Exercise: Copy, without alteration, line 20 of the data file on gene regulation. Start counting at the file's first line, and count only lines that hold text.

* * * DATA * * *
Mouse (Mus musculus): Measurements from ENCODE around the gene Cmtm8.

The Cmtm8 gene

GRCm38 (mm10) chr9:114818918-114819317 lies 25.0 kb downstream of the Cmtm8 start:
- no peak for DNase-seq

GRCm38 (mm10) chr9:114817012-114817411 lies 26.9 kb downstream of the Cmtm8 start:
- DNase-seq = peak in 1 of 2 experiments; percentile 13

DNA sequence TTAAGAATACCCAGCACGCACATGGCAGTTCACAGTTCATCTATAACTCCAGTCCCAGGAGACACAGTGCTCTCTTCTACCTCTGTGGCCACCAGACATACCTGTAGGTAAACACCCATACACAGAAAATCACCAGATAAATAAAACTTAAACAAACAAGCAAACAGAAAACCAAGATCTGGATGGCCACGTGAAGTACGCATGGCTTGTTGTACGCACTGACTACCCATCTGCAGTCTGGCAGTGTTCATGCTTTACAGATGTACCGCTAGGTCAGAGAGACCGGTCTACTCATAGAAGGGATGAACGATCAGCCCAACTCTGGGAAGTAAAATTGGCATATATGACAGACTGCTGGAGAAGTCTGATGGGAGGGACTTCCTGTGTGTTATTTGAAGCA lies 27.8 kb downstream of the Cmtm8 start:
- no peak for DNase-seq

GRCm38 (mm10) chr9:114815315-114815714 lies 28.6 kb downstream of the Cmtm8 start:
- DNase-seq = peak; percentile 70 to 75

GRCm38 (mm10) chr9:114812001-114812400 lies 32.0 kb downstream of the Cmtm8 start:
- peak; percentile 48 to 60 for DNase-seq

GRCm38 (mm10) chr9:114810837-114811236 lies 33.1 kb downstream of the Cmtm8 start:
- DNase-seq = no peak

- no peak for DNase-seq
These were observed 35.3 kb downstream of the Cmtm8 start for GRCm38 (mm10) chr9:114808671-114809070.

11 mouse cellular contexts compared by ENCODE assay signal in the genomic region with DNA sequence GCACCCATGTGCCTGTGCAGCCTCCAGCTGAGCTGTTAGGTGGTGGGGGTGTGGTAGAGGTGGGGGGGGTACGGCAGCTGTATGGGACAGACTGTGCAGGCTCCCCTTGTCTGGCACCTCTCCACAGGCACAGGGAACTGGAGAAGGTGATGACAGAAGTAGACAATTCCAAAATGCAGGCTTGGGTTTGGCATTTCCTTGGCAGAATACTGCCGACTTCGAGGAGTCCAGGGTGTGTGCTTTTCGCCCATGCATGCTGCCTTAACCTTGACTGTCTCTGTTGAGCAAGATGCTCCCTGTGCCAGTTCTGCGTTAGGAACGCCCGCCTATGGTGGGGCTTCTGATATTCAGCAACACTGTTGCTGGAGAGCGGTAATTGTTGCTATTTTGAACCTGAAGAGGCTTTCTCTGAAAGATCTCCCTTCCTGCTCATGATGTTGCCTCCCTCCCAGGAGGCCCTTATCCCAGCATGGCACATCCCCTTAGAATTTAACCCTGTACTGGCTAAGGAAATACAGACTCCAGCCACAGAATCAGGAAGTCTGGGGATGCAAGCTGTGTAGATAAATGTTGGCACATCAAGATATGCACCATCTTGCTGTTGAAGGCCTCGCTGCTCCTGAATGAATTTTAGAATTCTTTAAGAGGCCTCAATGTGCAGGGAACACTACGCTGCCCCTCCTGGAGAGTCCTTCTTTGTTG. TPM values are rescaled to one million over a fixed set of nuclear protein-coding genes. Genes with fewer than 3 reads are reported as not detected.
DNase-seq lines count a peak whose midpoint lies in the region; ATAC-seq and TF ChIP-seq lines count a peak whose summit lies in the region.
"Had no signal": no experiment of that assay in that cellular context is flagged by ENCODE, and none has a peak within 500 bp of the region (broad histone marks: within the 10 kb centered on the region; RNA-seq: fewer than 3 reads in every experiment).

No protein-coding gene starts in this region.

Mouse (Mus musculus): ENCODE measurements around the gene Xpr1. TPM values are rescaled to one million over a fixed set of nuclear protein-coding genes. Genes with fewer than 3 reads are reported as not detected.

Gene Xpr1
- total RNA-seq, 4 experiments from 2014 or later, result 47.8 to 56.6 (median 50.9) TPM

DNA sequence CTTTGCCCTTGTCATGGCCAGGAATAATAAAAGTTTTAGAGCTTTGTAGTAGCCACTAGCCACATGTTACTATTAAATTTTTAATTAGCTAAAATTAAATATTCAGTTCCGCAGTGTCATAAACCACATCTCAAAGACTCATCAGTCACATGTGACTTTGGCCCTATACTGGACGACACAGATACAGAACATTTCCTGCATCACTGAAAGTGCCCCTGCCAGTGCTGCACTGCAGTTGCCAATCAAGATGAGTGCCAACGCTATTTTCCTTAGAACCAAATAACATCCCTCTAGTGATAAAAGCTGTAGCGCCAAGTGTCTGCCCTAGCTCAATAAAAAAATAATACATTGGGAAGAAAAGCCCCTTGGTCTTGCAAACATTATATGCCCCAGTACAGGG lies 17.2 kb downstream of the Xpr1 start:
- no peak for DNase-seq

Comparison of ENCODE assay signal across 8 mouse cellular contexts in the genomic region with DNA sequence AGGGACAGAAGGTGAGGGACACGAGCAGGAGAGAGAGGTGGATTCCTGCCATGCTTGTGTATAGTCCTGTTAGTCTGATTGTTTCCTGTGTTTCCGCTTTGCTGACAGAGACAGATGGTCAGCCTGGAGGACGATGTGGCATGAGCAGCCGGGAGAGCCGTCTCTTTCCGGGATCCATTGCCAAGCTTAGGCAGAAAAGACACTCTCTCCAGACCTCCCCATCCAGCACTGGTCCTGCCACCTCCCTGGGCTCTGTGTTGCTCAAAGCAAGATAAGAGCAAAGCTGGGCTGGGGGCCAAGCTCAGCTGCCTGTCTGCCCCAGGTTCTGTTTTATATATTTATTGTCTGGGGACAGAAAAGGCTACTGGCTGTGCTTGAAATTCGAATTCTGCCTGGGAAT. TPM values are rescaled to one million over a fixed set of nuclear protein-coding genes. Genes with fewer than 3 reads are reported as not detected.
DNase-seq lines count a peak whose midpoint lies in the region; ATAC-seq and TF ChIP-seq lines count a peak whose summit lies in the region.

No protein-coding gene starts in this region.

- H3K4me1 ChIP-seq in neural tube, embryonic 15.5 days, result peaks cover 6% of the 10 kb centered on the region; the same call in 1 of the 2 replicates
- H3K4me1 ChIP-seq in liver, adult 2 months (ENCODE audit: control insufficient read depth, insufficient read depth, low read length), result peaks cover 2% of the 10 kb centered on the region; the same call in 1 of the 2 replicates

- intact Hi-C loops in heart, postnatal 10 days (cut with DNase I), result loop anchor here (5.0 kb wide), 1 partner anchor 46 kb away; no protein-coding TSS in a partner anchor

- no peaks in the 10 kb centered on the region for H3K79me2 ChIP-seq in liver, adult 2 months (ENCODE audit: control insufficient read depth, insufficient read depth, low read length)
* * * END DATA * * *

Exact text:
No protein-coding gene starts in this region.